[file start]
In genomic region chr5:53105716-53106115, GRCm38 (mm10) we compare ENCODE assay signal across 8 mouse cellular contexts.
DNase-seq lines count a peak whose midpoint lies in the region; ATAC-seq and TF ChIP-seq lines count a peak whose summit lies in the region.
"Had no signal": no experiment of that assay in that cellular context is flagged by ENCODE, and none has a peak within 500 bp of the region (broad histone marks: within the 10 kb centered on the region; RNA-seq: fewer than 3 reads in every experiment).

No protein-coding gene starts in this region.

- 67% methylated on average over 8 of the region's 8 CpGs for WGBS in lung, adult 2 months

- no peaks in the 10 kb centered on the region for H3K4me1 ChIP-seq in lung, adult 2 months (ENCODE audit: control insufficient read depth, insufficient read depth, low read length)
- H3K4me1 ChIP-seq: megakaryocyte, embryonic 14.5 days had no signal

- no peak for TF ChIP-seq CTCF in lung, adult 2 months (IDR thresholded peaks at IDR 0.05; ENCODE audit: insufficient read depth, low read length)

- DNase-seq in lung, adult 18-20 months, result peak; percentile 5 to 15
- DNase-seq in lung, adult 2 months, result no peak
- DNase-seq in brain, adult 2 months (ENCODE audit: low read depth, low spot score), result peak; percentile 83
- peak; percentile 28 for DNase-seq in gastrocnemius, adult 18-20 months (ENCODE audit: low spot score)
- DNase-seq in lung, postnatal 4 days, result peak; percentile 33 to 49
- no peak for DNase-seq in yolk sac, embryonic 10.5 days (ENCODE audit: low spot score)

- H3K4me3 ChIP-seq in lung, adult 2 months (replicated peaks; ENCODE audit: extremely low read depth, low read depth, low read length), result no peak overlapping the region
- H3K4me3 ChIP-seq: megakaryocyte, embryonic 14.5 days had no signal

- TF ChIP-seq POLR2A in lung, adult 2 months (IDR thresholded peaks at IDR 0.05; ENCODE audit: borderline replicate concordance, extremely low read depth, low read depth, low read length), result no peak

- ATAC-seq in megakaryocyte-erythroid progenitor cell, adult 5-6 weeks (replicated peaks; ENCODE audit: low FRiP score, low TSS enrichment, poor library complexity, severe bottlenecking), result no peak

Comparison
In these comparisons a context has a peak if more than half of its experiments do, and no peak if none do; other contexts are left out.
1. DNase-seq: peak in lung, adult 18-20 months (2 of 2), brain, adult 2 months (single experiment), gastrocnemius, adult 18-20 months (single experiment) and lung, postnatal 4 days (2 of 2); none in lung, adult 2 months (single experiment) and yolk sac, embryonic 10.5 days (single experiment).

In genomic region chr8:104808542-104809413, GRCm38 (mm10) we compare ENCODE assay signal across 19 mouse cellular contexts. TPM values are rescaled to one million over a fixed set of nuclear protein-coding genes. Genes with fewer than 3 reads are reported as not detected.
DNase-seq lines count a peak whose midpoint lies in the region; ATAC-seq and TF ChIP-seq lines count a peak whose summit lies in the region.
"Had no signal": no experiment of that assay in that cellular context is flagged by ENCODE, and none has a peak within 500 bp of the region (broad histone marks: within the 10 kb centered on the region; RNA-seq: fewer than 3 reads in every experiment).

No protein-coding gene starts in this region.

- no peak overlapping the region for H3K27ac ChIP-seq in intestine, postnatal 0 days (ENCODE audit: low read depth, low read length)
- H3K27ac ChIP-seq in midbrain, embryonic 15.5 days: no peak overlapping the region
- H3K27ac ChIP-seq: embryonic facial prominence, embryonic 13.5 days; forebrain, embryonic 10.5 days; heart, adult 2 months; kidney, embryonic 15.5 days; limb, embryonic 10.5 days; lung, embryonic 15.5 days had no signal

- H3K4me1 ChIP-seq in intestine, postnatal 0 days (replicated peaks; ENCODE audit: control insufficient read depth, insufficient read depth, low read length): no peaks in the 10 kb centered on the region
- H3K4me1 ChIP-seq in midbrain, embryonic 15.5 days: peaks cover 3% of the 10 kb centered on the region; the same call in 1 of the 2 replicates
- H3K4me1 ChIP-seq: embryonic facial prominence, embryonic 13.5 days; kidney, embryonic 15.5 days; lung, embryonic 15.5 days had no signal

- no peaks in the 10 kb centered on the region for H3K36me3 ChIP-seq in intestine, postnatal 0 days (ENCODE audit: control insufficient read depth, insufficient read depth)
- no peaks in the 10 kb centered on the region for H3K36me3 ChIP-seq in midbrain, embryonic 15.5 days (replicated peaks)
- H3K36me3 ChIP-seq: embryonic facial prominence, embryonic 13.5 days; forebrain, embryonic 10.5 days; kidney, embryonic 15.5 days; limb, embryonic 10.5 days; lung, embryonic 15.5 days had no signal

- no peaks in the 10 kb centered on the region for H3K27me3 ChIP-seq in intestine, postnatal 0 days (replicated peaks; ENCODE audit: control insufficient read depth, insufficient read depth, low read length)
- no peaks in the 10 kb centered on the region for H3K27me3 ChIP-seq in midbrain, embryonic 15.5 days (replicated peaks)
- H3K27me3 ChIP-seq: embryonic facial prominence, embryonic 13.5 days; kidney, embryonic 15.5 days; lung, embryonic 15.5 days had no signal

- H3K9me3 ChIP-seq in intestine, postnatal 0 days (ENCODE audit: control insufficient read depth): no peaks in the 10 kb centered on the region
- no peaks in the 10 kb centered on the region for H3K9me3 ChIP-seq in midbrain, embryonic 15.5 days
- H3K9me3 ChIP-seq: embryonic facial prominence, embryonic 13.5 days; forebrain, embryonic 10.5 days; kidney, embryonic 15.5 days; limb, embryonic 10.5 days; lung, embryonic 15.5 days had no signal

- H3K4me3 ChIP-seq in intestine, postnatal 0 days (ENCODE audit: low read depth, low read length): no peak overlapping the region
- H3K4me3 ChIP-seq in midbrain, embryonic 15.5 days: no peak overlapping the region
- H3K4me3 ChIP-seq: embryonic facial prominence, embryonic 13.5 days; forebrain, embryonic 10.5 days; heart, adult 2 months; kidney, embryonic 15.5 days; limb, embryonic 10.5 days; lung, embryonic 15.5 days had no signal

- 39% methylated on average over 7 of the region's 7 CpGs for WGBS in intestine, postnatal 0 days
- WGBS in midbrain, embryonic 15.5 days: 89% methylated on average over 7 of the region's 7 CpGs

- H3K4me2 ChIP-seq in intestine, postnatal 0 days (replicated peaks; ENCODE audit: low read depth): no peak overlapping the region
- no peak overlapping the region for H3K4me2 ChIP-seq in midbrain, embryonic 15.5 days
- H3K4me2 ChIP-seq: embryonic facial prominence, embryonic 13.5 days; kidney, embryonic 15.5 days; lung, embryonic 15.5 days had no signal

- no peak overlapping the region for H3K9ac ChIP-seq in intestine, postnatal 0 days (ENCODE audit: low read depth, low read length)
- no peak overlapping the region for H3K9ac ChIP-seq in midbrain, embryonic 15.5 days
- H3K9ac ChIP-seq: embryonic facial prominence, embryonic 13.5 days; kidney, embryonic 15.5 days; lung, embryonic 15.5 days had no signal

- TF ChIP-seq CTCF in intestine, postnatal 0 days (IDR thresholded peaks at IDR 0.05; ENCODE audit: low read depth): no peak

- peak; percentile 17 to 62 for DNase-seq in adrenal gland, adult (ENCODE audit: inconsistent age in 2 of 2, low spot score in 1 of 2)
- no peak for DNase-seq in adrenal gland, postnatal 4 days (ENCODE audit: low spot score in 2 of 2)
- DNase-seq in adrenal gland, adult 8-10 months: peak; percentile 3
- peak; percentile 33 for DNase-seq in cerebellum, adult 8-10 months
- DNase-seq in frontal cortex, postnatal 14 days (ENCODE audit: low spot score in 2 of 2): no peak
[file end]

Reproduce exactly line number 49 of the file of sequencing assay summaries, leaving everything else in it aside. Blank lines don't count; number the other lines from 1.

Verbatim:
- no peak overlapping the region for H3K9ac ChIP-seq in intestine, postnatal 0 days (ENCODE audit: low read depth, low read length)